Despite being very compact, the AudioBox GO is with the capacity of high-resolution 24-bit/96kHz analog-to-digital/digital-to-analog conversion, allowing users to record and monitor audio at industry-standard quality. I tested the AudioBox GOs D/A conversion by first loading up a preexisting 24-bit/96kHz Logic session that Im currently focusing on and directly comparing its playback quality compared to that of a Universal Audio Apollo x8, an interface that costs around 20 times more. As the AudioBox GOs 0.004% harmonic distortion and 90 dB dynamic range fall well below the Apollo x8s specs of 0.0002% and 112 dB, I came across the difference between your two to be negligible in the context of general playback when put next through exactly the same couple of Sony MDR-7506 headphones.
Following my playback test, I used the AudioBox Head to record some speech and singing tracks by way of a Shure SM58, a standard vocal mic favored in studios and live sound applications because of its clear and present midrange response. The AudioBox GOs built-in XMAX-L preamp offered a surprisingly neutral and accurate sound free from the characteristic artificial air or high-end enhancement of some budget preamps.
The preamps 50dB of gain were plenty of to draw sufficient signal from the SM58 and, most of all, I was also in a position to max out the gain of the mic preamp without introducing much white noise, that is an uncommon feat in the wonderful world of budget interfaces. To round out the recording test, I accompanied by plugging a Fender MB-98 Mustang Bass straight into input two of the AudioBox GO and recording several fingerstyle and picked bass parts, which sounded in the same way expected: dynamic, full, and neutral.
When compared to similarly priced Focusrite Scarlett Solo (3rd Gen.), which also features two inputs for microphones and instruments, the AudioBox GO offers about 10 dB less gain and doesnt add a built-in high (Air) boost to improve audio along the way in. In the wonderful world of digital audio, its an easy task to boost gain, edit EQ, and make other changes to audio via software following its been recorded, but it is a notable difference when you compare the preproduction tone captured by both interfaces when training of the box.
As promised, the mix knob on the AudioBox GO delivered latency-free tabs on my input signal, that is a key feature that ensures consecutive performances fall into line properly with previously recorded material. This kind of manual, knob-controlled signal blending might not be probably the most elegant system for balancing the mixture of computer playback and live signal weighed against the native latency-free monitoring offered in higher-tier devices just like the Universal Audio Apollo x8, nonetheless it is quite intuitive to utilize and increases the unfussy, streamlined selling point of the AudioBox GO.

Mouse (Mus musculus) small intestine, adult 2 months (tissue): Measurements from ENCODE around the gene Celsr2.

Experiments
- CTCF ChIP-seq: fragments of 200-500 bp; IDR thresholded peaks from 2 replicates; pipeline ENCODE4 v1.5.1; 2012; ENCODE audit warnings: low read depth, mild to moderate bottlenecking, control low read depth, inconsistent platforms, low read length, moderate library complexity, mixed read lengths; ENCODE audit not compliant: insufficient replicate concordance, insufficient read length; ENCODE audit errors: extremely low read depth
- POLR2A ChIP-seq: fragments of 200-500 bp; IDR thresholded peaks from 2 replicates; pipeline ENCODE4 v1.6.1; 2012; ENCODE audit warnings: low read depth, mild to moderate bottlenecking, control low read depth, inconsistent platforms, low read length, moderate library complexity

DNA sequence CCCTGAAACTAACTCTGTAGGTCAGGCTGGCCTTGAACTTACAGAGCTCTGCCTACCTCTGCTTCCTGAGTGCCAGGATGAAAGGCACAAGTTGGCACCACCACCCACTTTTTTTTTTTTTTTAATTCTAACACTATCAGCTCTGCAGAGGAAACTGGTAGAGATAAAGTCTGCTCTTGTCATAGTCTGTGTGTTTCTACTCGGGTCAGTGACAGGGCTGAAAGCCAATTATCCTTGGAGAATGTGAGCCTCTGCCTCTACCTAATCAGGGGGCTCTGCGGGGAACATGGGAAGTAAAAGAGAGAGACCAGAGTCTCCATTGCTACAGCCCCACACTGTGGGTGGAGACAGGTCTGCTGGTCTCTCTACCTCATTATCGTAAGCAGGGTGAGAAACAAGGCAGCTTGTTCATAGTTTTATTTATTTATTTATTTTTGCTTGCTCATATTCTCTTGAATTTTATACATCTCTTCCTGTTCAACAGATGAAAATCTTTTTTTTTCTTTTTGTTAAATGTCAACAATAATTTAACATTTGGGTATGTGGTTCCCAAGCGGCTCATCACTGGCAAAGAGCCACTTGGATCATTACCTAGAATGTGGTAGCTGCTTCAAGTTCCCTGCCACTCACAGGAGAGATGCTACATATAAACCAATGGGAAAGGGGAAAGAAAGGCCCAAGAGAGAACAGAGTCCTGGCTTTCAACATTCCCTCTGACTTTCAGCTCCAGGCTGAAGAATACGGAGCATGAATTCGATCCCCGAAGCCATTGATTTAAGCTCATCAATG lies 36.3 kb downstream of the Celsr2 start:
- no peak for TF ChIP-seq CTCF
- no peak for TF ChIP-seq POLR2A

While I didnt have a chance to install and test drive it, the AudioBox GO also contains a free of charge license for PreSonus Studio One Prime, a barebones edition of the companys acclaimed recording software. Unlike the free editions of some competing DAWs like Ableton Live Lite, Studio One Prime allows users to create sessions having an unlimited amount of audio and instrument tracks, rendering it a uniquely versatile choice among free DAWs for beginning music production.
So, who can purchase the PreSonus AudioBox GO?
The PreSonus AudioBox GO is marketed among the smallest, lightest, and most portable audio interfaces available, also it delivers on that promise at an extremely affordable price. Its high-resolution AD/DA conversion and bus-powered design ensure it is a good choice for creating audio content on the run without compromising sound quality or needing to lug a more substantial, heavier little bit of hardware alongside your personal computer or mobile device.
The AudioBox GO has an extremely few input and output channels, limiting users to an individual microphone or line-level source and an individual instrument alongside two redundant stereo outputs for studio monitors and headphones. This limited I/O helps it be less ideal for live recording of multiple performers, however the AudioBox GO is affordable enough to become a no-brainer for podcasters, musicians, along with other creators who mix and edit audio or record one track at the same time. If youre all but in love with the AudioBox GO but require a dual-microphone option, the PreSonus USB96 performs similarly well and is particularly USB bus-powered.